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Y2K bug in court again

The lawsuit charges Macola with selling products that fail to recognize and process dates starting in the year 2000.

The millennium bug is at the heart of yet another lawsuit filed against a software developer charged with selling products that fail to recognize and process dates starting in the year 2000.

A law firm representing a Connecticut-based company has filed a suit in an Ohio court against Macola , accusing the accounting software maker of breach of warranty and fraud in connection with the failure of its Macola Progression Series Software 6.0, to process dates beginning in 2000 correctly, according to a statement by the law firm.

"The defects concern the inability of the Progression Series software [prior to Versions 6.2 and 7.0, which were recently introduced] to recognize and process dates starting in the year 2000," according to the statement.

The millennium bug refers to the fact that most computers are programmed to register only the last two digits of the year, meaning that 2000 may be read as 1900. If left uncorrected, such programs could generate errors and scramble the computers that companies use to keep track of customers, run their payrolls, and handle their accounts.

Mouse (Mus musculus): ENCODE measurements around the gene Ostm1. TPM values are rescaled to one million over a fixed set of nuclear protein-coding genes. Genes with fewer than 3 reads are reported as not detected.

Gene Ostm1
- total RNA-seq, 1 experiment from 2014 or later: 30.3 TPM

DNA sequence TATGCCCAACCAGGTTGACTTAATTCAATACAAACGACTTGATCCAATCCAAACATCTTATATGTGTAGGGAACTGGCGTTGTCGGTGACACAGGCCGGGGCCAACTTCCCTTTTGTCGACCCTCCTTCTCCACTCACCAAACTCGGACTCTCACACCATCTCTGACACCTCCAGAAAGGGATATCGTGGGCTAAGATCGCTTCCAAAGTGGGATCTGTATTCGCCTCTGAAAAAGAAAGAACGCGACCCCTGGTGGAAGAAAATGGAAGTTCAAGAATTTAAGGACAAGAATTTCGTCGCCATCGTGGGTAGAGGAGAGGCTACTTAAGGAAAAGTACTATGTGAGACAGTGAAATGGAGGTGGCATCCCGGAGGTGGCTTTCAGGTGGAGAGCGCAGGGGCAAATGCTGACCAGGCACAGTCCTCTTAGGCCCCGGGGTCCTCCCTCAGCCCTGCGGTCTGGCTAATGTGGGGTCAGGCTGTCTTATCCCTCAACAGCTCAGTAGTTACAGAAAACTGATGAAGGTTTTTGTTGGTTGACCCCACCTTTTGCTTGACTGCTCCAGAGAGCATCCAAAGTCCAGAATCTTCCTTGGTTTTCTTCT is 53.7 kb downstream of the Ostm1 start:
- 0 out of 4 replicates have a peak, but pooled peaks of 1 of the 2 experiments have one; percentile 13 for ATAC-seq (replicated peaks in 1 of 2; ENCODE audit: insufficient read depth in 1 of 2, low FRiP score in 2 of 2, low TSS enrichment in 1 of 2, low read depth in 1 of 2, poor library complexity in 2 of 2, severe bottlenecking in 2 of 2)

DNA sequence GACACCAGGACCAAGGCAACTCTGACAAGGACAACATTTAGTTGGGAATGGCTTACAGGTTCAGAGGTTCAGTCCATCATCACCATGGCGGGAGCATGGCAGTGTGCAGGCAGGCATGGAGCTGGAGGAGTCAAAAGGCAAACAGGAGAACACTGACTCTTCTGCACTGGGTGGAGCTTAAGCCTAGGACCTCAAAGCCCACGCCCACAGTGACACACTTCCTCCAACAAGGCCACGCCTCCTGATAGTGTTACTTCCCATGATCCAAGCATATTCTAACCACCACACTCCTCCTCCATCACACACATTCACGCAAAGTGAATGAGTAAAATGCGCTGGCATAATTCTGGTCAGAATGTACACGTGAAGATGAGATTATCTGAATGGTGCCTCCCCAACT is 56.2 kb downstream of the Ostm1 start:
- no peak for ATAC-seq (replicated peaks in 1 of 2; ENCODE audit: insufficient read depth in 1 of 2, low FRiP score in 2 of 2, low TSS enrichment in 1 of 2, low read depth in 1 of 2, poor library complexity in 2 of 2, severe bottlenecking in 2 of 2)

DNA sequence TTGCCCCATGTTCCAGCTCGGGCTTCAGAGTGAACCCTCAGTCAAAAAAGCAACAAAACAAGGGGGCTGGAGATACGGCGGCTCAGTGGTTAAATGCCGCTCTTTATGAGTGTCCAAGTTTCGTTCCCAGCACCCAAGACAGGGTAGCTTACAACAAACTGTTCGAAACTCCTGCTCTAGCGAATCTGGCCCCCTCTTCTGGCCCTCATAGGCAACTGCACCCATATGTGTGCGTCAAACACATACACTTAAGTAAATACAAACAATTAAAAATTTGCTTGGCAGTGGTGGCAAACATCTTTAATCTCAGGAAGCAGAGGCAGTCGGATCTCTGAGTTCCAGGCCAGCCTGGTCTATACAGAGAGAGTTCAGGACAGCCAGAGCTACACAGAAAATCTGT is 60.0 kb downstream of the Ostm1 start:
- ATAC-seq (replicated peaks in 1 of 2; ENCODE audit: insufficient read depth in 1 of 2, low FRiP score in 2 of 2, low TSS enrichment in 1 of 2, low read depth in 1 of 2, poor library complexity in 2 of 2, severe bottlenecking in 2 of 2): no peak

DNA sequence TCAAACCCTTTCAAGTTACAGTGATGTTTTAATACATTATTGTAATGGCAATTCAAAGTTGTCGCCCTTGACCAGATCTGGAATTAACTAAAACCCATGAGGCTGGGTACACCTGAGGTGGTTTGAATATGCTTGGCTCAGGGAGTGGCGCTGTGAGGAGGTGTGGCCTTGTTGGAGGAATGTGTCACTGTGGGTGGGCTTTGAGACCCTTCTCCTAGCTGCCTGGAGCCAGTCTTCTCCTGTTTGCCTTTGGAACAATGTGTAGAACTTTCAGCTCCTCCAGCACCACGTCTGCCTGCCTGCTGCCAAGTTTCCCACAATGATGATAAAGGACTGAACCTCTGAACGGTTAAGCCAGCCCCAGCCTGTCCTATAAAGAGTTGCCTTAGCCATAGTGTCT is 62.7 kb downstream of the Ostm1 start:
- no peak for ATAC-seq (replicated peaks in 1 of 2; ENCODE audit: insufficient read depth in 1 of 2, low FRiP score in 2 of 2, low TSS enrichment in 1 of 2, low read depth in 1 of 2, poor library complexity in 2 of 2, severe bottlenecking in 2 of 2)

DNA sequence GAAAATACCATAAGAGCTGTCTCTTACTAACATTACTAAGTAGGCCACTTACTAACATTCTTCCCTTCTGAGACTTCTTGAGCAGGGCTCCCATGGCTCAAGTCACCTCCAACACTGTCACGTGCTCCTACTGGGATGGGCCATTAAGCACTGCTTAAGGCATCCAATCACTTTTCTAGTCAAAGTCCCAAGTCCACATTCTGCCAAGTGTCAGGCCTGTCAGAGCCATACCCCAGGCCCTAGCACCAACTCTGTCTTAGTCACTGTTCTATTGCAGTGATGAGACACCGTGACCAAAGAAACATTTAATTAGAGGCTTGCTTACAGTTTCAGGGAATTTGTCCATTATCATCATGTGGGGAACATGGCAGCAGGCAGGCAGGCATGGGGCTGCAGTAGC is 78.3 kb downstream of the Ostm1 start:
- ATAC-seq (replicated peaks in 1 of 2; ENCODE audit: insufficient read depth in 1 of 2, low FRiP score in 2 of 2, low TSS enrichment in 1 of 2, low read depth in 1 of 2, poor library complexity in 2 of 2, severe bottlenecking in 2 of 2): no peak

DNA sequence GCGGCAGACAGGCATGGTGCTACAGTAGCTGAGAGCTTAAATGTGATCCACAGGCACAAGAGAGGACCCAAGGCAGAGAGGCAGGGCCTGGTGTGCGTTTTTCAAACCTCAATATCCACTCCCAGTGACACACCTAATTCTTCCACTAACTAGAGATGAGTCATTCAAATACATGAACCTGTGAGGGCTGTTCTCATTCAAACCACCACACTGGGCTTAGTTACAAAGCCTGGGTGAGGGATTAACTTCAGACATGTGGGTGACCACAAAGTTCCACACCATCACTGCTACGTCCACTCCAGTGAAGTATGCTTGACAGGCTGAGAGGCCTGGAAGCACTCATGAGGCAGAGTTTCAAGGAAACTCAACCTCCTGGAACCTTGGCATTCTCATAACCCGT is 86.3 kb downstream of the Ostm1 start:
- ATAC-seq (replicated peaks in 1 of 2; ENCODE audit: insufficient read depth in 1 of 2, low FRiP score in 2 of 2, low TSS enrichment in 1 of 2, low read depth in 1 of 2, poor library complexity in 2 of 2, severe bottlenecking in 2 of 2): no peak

The case is one of many filed in the last seven months regarding the Year 2000 problem and represents a growing legal trend, observers say.

In August, a Detroit-area produce supplier filed suit because its cash registers can't handle sales billed to credit cards expiring in the year 2000. And in February, a suit was filed against Symantec on behalf of customers of Norton AntiVirus software, alleging breach of warranty and other claims in connection with Symantec's flagship product, which the complaint says cannot recognize the year 2000.

That suit came a month after a New York hardware company filed a similar complaint seeking $50 million from software maker SBT Accounting Systems. Both suits seek class-action status, meaning that other aggrieved parties also could become plaintiffs in the litigation.

The case filed against Macola is also a class-action suit, filed on behalf "of all persons and entities who purchased Macola Progression Series Software, Version 6.0," according to the statement.

In contrast to many other software companies, which are correcting the Year 2000 problems and providing those corrections free of charge, the complaint alleges, Macola is improperly requiring its customers to pay substantial fees to purchase upgrades in order to remedy the defect.

The suit comes just two days after the Clinton administration warned that "the clock is ticking" for small businesses, who need to prepare their computer systems for the year 2000 or risk lawsuits and business failures.